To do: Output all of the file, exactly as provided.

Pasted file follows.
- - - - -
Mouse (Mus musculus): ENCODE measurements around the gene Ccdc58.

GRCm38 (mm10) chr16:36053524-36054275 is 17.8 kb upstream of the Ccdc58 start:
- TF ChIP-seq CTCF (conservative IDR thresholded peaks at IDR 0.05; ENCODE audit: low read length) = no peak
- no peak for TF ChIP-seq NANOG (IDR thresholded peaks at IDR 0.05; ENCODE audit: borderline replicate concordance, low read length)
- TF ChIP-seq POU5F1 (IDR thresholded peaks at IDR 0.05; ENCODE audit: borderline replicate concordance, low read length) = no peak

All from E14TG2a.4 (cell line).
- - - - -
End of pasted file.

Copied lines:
Mouse (Mus musculus): ENCODE measurements around the gene Ccdc58.

GRCm38 (mm10) chr16:36053524-36054275 is 17.8 kb upstream of the Ccdc58 start:
- TF ChIP-seq CTCF (conservative IDR thresholded peaks at IDR 0.05; ENCODE audit: low read length) = no peak
- no peak for TF ChIP-seq NANOG (IDR thresholded peaks at IDR 0.05; ENCODE audit: borderline replicate concordance, low read length)
- TF ChIP-seq POU5F1 (IDR thresholded peaks at IDR 0.05; ENCODE audit: borderline replicate concordance, low read length) = no peak

All from E14TG2a.4 (cell line).